Older Tasmanians can be happy with initiatives in health, elder abuse and housing.
With the theme of “Maintaining the momentum, investing for growth”, the government has forecast a surplus of $57.4 million next financial year — and a total of $567 million in surpluses over the next four years.
However, Tasmania will go back into net debt for the first time in 16 years, and plenty of it: $1.114 billion by 2022-23.
In his State Budget speech Treasurer Mr Gutwein promised the Government would hire more nurses, doctors, teachers, paramedics and police.
“This Budget unashamedly invests record amounts into infrastructure to drive our economy, to enable us to deliver record investments into health, education and looking after the more vulnerable,” he said.
Overall, National Seniors Australia welcomes the additional expenditure on health and initiatives on elder abuse.
Tasmania has one of the worst emergency wait times in Australia. National Seniors budget submission emphasised the need to cut waiting times as a key budget priority for older Tasmanians.
As such, we are pleased then that the Treasurer has allocated the following in the budget:
- Emergency services - $80 million of new spending to ease pressure on emergency departments and $90.6 million over three years for Ambulance Tasmania to build a better emergency department (with separate mental health area and paediatric area) and intensive care unit with space for 10 new intensive care beds.
- Hospital infrastructure – $152.4 million for Launceston General Hospital and $1.6 million for Stage 2 of the Royal Hobart Hospital.
- Staffing - $132 million to be spent in 2019-20 to open and staff new beds at Royal Hobart Hospital with 100 new beds to be opened over the next four years.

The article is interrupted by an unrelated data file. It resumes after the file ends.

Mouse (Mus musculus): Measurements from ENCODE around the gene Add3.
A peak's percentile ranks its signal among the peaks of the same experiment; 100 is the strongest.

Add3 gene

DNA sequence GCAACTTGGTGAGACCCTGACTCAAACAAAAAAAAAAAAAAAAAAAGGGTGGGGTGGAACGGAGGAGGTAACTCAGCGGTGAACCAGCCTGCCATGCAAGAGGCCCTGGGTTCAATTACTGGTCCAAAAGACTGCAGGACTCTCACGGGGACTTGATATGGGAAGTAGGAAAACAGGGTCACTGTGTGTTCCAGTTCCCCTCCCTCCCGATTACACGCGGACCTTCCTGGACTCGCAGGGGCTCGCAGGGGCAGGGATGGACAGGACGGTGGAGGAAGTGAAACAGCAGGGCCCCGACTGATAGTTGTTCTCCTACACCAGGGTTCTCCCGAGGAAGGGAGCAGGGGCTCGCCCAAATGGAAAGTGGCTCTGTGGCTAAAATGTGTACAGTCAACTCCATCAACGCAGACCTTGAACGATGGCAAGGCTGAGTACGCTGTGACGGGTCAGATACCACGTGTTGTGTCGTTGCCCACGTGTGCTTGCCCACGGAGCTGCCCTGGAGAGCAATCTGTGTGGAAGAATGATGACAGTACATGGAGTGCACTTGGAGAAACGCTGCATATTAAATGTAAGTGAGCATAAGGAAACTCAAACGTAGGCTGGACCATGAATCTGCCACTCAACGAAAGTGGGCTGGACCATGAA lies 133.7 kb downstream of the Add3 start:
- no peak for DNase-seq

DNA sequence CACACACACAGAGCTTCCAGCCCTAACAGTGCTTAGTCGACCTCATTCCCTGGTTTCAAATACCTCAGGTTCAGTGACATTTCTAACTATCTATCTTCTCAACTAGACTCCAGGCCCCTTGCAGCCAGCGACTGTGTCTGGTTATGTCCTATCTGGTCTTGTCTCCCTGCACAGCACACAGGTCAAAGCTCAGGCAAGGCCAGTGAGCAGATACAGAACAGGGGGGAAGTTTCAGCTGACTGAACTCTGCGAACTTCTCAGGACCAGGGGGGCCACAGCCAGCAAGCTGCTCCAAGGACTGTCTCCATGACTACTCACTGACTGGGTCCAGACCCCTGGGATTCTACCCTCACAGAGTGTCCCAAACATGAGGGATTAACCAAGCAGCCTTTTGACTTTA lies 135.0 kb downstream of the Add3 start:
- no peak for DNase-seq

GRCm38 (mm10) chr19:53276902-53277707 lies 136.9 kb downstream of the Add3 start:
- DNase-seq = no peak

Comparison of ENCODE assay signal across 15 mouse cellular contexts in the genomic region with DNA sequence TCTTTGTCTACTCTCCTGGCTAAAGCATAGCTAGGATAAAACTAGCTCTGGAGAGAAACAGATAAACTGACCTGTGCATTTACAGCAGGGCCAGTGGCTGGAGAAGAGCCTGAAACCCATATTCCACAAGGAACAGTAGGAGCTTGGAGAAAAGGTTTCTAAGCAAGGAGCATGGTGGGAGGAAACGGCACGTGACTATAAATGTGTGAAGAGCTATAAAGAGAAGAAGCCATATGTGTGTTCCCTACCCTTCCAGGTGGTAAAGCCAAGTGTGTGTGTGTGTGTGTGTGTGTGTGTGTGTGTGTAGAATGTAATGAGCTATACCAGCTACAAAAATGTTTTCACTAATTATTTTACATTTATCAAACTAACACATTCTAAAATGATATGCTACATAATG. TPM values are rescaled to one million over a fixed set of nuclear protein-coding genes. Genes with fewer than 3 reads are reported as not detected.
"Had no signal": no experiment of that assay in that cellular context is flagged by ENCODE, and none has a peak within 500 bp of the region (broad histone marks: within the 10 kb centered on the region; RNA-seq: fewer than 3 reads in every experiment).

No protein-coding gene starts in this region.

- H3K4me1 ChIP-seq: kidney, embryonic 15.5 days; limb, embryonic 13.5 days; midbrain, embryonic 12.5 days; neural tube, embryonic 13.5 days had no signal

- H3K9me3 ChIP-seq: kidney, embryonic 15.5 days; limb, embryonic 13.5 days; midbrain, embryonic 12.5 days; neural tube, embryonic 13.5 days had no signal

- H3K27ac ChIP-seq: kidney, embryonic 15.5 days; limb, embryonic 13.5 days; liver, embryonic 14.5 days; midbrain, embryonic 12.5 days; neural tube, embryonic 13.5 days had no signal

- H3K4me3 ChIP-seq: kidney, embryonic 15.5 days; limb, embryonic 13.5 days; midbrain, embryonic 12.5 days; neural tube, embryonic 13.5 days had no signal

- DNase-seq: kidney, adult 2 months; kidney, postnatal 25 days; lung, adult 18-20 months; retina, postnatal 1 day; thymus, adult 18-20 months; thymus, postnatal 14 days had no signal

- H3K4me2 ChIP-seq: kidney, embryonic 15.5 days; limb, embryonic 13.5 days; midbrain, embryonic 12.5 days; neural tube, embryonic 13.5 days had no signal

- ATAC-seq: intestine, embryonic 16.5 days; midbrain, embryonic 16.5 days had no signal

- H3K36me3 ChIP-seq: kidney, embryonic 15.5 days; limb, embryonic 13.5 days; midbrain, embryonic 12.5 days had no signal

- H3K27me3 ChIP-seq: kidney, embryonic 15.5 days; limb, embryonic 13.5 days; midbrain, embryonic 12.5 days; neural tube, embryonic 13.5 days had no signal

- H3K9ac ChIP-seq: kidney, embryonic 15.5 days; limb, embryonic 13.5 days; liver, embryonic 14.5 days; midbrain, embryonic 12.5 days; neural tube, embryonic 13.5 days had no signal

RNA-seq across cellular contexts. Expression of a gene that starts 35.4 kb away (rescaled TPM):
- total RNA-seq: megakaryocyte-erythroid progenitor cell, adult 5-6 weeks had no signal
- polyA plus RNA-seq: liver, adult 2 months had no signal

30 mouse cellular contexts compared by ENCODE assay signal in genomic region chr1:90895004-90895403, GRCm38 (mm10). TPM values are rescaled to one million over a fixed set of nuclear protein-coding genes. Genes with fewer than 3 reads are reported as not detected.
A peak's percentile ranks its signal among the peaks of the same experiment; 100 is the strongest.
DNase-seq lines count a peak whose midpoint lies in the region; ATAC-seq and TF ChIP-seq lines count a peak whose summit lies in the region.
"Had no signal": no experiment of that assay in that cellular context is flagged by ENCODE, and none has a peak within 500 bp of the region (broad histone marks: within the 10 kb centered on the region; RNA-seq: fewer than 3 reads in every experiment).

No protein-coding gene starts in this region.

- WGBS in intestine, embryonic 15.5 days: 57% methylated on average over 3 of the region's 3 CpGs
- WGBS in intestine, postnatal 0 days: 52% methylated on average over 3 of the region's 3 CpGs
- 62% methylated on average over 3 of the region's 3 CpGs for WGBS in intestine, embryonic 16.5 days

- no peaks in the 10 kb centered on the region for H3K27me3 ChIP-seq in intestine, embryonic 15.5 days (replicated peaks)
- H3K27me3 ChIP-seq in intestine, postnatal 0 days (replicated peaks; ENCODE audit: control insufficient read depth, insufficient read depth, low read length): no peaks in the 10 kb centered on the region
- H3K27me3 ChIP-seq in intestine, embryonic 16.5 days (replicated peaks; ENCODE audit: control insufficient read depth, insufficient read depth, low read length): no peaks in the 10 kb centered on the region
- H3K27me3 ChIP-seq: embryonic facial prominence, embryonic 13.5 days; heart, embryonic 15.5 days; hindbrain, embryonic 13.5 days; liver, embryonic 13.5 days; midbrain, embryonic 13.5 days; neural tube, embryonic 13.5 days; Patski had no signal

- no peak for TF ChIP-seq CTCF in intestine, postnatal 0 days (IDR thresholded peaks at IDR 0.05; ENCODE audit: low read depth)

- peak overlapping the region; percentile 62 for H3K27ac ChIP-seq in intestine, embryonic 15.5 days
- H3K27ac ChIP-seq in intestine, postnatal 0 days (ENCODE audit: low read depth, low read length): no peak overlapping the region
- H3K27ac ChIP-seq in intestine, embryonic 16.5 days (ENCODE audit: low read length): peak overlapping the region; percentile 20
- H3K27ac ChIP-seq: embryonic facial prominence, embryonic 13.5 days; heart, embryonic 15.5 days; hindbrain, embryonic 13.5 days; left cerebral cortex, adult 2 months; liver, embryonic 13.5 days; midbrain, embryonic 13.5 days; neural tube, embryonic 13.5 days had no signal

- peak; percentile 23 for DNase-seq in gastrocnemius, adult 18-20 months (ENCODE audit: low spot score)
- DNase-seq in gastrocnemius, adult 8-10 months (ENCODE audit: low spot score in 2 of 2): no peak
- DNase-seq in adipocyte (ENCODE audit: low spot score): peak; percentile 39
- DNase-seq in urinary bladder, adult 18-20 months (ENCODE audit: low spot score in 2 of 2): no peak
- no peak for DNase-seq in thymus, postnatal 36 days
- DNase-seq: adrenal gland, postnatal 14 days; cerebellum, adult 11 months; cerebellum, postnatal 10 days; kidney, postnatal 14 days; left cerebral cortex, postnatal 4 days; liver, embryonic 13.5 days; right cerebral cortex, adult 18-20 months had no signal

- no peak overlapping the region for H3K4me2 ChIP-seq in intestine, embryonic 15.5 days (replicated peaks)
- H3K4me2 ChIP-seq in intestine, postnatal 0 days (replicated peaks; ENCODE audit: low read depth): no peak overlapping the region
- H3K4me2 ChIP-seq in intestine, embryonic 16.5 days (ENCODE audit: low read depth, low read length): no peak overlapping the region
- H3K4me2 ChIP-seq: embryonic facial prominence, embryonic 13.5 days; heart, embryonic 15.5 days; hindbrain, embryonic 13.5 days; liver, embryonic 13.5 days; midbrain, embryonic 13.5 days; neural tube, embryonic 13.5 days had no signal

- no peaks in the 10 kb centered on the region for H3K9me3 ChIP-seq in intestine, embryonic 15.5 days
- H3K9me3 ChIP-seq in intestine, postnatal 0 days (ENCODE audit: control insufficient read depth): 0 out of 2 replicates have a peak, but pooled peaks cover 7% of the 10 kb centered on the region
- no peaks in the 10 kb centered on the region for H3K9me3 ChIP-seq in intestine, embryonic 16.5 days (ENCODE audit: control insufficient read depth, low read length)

- Elective surgery - $2 million for women's health services targeting those who have waited the longest on the elective surgery waiting list.
The National Seniors budget submission emphasised the need to cut waiting times as a key budget priority for older Tasmanians.
National Seniors hope the funding commitments for a bigger emergency department, funding for Ambulance Tasmania and money for new staff will translate into lower emergency department waiting times and better care for older Tasmanians.
Unfortunately, we continue to be disappointed there is still no commitment for a Northern Hospice as was recommended in our budget submission.
National Seniors is calling on all governments to expedite nationally consistent Powers of Attorney legislation and create a national register for these documents as part of ongoing moves to better protect older Australians from financial abuse.
It’s great to see the Tasmanian Government playing its part, allocating $850,000 to implement the Tasmanian Elder Abuse Prevention Strategy.
This includes a community awareness campaign, a new website to help streamline referral pathways and training tools for Tasmanians who work in the sector to better understand and prevent elder abuse in our community.
Funding will assist to implement the National Plan to Respond to the Abuse of Older Australians (Elder Abuse) 2019-2023, which includes harmonisation of Powers of Attorney laws as a priority action.
The budget extends the eligible period for the duty concession for eligible pensioners that downsize their home to 30 June 2020 as part of “tax reform” measures.
While this is welcome there should be an ongoing commitment.
It is disappointing that the government is calling this “tax reform” when they are not willing to commit to it in the long term. The social and economic impact of this initiative should be assessed with a view to making it permanent in the next budget.
As part of the budget, $68 million has been allocated in 2019-20 for new social and affordable housing with $27.4 million allocated to buy and build homes for Housing Tasmania.
This is a welcome response to our submission, which called on the government to “address homelessness issues facing vulnerable seniors in Tasmania”.
However, we are disappointed more has not been done to target older people facing homelessness.
State-based concessions and rebates for essential services have been maintained at appropriate levels for older Tasmanians.
We are pleased regulated electricity tariffs will be capped at no more than CPI for the next 3 years. This will ensure pensioners and self-funded retirees on low-incomes will not have to raid their household budgets to meet the cost of essentials.
Also of importance is the freeze on water and sewerage price rises in 2019-20. While the commitment to cap future water and sewerage price rises to no more than 3.5 per cent is welcomed, it does mean that pensioners will face increases in water and sewerage charges at a rate almost double inflation in future years.